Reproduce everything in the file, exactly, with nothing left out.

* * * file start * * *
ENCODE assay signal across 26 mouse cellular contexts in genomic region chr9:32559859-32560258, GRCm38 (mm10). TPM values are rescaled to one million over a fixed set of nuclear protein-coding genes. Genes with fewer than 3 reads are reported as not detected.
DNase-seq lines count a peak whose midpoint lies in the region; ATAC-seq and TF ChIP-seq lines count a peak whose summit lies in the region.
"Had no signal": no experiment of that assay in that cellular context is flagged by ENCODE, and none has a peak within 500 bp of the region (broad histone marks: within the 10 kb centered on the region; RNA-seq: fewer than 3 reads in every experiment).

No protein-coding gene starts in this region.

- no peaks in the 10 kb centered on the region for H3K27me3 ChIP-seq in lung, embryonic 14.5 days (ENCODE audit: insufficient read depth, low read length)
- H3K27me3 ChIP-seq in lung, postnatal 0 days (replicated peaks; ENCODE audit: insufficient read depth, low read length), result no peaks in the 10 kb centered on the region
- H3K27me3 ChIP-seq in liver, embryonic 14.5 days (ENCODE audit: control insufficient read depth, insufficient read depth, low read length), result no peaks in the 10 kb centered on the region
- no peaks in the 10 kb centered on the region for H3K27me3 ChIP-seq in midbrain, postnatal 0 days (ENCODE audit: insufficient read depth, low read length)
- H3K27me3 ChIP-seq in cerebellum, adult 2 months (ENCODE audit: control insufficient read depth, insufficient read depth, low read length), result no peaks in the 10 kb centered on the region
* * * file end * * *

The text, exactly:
ENCODE assay signal across 26 mouse cellular contexts in genomic region chr9:32559859-32560258, GRCm38 (mm10). TPM values are rescaled to one million over a fixed set of nuclear protein-coding genes. Genes with fewer than 3 reads are reported as not detected.
DNase-seq lines count a peak whose midpoint lies in the region; ATAC-seq and TF ChIP-seq lines count a peak whose summit lies in the region.
"Had no signal": no experiment of that assay in that cellular context is flagged by ENCODE, and none has a peak within 500 bp of the region (broad histone marks: within the 10 kb centered on the region; RNA-seq: fewer than 3 reads in every experiment).

No protein-coding gene starts in this region.

- no peaks in the 10 kb centered on the region for H3K27me3 ChIP-seq in lung, embryonic 14.5 days (ENCODE audit: insufficient read depth, low read length)
- H3K27me3 ChIP-seq in lung, postnatal 0 days (replicated peaks; ENCODE audit: insufficient read depth, low read length), result no peaks in the 10 kb centered on the region
- H3K27me3 ChIP-seq in liver, embryonic 14.5 days (ENCODE audit: control insufficient read depth, insufficient read depth, low read length), result no peaks in the 10 kb centered on the region
- no peaks in the 10 kb centered on the region for H3K27me3 ChIP-seq in midbrain, postnatal 0 days (ENCODE audit: insufficient read depth, low read length)
- H3K27me3 ChIP-seq in cerebellum, adult 2 months (ENCODE audit: control insufficient read depth, insufficient read depth, low read length), result no peaks in the 10 kb centered on the region